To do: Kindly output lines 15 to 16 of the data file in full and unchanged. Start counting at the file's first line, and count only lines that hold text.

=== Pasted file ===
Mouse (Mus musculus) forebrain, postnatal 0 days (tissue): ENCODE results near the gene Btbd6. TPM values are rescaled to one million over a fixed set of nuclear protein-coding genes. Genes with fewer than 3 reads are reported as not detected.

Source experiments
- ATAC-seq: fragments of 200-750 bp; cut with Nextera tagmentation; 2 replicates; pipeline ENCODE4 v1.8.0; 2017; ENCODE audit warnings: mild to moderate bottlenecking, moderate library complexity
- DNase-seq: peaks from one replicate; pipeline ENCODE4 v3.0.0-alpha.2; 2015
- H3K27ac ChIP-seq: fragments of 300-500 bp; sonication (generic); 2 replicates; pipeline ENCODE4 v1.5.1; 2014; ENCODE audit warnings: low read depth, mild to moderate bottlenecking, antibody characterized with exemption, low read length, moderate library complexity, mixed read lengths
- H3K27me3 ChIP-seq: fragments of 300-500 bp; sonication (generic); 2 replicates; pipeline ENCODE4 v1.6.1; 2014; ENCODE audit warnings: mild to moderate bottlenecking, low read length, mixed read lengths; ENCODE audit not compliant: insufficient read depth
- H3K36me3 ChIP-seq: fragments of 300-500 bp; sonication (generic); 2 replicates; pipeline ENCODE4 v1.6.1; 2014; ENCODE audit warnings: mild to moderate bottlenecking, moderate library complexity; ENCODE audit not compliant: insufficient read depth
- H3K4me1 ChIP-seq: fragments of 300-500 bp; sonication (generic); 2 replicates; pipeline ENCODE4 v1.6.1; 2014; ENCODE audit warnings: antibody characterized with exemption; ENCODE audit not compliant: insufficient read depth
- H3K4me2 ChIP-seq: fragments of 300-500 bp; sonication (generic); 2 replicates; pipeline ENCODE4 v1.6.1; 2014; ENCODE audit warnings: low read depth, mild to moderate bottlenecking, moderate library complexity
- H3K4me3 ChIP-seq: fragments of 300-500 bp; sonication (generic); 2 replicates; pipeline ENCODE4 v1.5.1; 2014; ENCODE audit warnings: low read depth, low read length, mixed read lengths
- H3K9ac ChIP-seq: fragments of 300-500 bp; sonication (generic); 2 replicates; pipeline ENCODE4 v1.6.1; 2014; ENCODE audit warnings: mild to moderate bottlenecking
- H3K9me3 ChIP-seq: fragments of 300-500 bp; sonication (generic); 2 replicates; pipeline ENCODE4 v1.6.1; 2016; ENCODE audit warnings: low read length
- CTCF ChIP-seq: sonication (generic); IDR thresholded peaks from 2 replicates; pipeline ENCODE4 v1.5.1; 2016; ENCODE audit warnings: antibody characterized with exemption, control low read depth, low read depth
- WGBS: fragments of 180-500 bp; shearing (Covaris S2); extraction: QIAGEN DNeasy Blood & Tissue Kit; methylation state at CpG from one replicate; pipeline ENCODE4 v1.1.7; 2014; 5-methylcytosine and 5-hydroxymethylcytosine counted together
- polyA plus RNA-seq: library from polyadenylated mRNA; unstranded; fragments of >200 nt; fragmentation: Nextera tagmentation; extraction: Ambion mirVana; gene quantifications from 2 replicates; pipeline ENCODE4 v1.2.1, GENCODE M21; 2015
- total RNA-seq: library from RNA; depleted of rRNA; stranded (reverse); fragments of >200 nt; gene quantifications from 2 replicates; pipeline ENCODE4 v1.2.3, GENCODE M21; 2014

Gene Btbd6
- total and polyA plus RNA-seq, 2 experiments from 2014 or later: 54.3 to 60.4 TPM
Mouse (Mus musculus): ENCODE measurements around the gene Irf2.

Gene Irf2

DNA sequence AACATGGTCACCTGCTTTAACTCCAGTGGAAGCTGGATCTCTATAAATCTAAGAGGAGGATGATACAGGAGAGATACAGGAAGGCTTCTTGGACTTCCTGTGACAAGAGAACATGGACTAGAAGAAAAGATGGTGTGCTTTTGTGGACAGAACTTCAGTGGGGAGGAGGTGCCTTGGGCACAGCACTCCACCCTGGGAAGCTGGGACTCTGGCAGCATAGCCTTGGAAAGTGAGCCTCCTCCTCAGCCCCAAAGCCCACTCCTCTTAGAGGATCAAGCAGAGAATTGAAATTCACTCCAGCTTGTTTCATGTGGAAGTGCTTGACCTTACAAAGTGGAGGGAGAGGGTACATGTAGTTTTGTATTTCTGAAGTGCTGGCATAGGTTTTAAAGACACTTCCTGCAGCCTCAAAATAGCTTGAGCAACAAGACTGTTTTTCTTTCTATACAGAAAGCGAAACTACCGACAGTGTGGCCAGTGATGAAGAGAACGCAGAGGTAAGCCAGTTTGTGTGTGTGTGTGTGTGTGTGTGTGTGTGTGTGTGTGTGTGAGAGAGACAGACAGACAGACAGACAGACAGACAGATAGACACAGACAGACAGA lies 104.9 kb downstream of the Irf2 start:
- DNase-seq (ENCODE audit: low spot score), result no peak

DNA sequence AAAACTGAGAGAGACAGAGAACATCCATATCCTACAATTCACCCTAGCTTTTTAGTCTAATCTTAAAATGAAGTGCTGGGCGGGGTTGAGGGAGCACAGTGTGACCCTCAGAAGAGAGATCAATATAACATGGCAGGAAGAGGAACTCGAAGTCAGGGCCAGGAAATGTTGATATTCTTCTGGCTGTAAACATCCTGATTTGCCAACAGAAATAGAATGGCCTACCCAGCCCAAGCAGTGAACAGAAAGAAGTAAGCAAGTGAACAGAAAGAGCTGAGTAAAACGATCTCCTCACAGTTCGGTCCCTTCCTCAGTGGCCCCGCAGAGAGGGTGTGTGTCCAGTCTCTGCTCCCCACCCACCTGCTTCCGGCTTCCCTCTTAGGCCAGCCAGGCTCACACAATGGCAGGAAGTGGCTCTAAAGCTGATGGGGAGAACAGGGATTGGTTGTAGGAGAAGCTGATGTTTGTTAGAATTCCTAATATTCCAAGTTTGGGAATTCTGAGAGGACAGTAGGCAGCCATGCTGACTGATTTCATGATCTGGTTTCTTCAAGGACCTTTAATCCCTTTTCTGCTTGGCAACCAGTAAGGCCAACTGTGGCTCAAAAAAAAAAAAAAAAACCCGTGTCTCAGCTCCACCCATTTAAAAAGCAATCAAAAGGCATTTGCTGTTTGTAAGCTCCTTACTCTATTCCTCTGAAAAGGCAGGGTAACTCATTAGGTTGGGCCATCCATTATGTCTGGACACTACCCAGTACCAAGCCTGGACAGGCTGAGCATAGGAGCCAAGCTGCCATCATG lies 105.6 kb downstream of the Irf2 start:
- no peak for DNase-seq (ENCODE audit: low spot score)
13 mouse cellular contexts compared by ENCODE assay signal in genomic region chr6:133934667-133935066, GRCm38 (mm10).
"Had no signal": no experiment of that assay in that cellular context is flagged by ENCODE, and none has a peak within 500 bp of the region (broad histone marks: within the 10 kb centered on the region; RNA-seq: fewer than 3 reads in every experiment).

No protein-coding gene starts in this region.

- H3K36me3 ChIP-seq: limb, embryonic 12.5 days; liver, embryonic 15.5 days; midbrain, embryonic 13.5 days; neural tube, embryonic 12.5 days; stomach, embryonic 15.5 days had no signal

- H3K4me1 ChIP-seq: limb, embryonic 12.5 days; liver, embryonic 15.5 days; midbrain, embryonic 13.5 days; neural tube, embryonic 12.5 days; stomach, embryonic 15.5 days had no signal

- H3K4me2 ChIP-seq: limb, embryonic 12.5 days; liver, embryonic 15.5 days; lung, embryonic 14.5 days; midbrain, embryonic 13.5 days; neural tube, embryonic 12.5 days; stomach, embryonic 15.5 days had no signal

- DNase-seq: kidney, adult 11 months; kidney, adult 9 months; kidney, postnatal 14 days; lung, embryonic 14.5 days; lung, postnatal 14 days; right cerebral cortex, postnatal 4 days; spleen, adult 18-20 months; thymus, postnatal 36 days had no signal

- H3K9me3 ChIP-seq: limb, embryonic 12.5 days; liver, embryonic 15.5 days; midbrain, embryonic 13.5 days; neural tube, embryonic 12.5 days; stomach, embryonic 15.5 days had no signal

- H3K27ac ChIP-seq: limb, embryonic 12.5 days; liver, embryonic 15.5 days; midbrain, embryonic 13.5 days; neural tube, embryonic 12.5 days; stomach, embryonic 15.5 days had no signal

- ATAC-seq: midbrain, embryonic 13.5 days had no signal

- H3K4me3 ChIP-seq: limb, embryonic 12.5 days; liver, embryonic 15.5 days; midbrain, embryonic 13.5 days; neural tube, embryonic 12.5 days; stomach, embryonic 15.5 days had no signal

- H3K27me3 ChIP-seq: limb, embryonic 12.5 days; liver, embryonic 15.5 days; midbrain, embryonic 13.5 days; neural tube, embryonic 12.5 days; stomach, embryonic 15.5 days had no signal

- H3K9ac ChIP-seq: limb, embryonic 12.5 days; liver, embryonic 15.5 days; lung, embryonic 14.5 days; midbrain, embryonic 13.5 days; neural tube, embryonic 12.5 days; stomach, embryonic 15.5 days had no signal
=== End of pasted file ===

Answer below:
- polyA plus RNA-seq: library from polyadenylated mRNA; unstranded; fragments of >200 nt; fragmentation: Nextera tagmentation; extraction: Ambion mirVana; gene quantifications from 2 replicates; pipeline ENCODE4 v1.2.1, GENCODE M21; 2015
- total RNA-seq: library from RNA; depleted of rRNA; stranded (reverse); fragments of >200 nt; gene quantifications from 2 replicates; pipeline ENCODE4 v1.2.3, GENCODE M21; 2014